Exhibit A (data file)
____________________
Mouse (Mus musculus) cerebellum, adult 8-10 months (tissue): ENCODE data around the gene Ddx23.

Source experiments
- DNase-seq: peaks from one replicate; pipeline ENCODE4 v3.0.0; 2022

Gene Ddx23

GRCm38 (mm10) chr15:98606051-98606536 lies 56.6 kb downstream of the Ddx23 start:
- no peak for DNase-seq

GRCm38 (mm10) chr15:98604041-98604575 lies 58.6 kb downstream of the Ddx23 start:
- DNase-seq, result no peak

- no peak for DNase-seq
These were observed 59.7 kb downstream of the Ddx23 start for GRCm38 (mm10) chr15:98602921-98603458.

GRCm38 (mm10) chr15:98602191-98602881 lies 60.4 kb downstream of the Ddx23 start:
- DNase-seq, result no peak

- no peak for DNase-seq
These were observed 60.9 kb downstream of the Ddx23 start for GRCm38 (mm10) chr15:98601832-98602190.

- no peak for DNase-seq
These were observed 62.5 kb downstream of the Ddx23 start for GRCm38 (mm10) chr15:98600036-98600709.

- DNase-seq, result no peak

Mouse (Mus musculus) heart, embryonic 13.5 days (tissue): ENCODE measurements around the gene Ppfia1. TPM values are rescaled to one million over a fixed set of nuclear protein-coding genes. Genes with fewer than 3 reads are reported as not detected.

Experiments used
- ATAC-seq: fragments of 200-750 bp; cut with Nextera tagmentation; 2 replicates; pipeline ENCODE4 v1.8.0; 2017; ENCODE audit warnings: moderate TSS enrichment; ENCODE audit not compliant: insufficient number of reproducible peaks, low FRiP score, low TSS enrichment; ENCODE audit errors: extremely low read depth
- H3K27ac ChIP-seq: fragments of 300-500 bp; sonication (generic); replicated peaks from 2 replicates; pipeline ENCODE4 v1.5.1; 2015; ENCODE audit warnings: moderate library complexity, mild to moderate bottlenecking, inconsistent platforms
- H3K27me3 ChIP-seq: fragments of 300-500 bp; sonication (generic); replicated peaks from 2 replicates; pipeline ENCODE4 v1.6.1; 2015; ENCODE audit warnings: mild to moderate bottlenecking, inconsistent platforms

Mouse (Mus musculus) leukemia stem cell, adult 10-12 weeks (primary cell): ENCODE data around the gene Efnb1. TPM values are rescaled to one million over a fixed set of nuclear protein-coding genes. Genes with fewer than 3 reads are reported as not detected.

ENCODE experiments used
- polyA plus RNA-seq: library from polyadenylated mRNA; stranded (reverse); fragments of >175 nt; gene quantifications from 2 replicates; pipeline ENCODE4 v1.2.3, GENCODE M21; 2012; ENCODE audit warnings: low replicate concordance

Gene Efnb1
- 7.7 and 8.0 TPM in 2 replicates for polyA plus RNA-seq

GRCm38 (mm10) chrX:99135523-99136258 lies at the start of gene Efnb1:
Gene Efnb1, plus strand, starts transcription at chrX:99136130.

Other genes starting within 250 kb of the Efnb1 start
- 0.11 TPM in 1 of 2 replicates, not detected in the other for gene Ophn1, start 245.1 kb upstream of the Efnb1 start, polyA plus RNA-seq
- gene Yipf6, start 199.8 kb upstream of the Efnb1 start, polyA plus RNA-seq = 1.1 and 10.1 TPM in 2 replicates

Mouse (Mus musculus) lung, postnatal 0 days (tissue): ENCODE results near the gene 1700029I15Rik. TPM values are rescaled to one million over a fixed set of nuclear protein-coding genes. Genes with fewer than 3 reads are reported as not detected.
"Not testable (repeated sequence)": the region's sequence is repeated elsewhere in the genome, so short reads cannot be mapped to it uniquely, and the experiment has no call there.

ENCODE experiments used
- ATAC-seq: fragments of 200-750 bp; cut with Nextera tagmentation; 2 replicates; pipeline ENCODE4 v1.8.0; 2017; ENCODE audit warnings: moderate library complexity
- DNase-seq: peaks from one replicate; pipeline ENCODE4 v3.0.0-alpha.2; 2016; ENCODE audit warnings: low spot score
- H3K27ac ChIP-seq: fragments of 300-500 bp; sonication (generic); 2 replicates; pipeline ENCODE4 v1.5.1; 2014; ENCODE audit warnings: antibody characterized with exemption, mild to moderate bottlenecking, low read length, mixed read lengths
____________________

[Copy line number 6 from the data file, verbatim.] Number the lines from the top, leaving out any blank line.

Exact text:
- no peak for DNase-seq